Throughout the legal battle, Uber have argued that it is classed as a booking agent, which hires self-employed contractors to provide transport. Through this process, Uber is not currently paying 20% VAT on fares.

Uber had also argued that, if it were to treat drivers as employees, then it would only count the time during journeys when a passenger is in the car. This was a key point on which the Uber drivers won, as many Uber drivers typically spend time waiting for people to book rides on the app.

What does this ruling mean for Uber drivers?

The ruling means that Uber drivers will now be afforded certain legal rights. These rights include:

  • Getting paid at least the National Minimum Wage
  • Protection against unlawful deductions from wages
  • Paid holiday
  • Protection against unlawful discrimination

Drivers who have joined a claim can also potentially claim compensation. This ruling means many Uber drivers can received compensation for Uber’s historical failures to provide them with workers’ rights.

The compensation awarded will be based on how much holiday pay a driver should have received historically, and whether they received below the minimum wage. If you would like more information on this, Smooth Commercial Law can assist.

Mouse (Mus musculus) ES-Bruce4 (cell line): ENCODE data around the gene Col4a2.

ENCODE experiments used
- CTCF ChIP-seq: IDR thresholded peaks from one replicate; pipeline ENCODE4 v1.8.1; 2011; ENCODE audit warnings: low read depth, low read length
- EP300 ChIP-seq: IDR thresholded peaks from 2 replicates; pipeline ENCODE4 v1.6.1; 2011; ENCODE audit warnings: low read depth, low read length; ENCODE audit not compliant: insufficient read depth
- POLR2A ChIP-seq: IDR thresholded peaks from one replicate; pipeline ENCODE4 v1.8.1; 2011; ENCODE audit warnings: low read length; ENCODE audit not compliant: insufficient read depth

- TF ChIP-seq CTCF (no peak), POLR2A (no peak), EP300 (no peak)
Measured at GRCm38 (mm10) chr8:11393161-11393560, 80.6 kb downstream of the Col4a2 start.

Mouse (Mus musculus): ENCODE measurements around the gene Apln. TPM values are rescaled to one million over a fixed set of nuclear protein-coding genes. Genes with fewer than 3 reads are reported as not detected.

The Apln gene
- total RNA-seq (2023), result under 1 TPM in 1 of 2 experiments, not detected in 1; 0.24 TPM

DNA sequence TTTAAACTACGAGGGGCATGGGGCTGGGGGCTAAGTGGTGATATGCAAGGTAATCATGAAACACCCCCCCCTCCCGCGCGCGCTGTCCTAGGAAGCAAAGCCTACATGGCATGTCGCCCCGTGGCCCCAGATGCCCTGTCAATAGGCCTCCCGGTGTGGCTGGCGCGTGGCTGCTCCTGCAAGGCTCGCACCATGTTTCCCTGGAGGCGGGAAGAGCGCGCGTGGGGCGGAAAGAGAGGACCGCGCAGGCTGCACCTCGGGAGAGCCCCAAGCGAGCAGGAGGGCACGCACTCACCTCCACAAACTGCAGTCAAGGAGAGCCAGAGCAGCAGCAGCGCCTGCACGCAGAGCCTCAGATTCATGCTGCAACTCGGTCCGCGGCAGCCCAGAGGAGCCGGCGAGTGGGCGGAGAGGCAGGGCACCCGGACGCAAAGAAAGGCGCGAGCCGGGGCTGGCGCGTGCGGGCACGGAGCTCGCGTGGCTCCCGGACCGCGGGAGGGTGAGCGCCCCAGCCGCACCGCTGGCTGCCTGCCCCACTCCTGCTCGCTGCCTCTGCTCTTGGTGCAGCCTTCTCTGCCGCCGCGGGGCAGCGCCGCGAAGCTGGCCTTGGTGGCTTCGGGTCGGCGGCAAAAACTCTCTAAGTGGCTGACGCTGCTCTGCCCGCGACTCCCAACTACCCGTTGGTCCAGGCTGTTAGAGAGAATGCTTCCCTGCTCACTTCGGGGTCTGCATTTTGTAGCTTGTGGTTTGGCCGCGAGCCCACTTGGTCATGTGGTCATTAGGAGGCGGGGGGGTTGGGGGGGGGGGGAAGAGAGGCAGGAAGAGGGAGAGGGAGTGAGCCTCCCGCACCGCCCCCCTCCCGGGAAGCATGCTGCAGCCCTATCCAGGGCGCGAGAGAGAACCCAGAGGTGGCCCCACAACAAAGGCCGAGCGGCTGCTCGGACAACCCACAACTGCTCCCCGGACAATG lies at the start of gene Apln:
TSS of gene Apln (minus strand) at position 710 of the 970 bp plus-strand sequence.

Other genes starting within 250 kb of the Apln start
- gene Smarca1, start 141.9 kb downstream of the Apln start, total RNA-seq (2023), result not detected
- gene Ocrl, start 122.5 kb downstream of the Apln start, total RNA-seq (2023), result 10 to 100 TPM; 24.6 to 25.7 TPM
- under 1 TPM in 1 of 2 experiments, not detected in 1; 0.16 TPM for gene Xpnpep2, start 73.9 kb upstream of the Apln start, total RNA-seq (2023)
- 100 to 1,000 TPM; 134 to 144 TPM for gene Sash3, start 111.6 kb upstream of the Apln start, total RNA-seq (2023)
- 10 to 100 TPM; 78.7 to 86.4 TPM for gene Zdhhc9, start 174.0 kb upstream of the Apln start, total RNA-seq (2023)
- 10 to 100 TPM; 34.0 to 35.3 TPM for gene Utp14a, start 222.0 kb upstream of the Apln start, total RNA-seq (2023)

How much compensation could Uber drivers be entitled to?

Every case is different, and the compensation you are owed will depend entirely on when you first became an Uber driver. We will keep you updated every step of the way in relation to how much compensation you could receive.

This compensation you can claim is for two things:

  • Back payment for unpaid holiday
  • Compensation if you received less than the National Minimum Wage, after expenses

If you speak to one of our team, we will clarify exactly how much you might be able to claim. Reports suggest that around 20% of the Uber’s UK drivers have already launched a claim. Get in touch today to join them. 

In addition to this, Deutsche Bank have estimated that a worst-case scenario for Uber would require them to pay $2.5 billion in VAT back-taxes.

How can Smooth Commercial Law help?

Are you an Uber driver? Would you like to know if you could be entitled to thousands in compensation? Our expert employment solicitors can guide you through your Uber compensation claim and tell you quickly whether you are eligible.

Our team work on a No Win, No Fee basis, meaning you pay nothing to us in the unlikely event your claim is unsuccessful. We can also provide assistance with general employment law questions now that you are classed as an employee, and the implications of that.

If you are one of the thousands of Uber drivers that has been affected by this court ruling, get in touch today to find out how we can help. You can contact our experienced Employment Law team by calling 0800 046 9976 or by putting in an enquiry form here.

The contents of this article are intended for general information purposes only and shall not be deemed to be, or constitute legal advice. We cannot accept responsibility for any loss as a result of acts or omissions taken in respect of this article.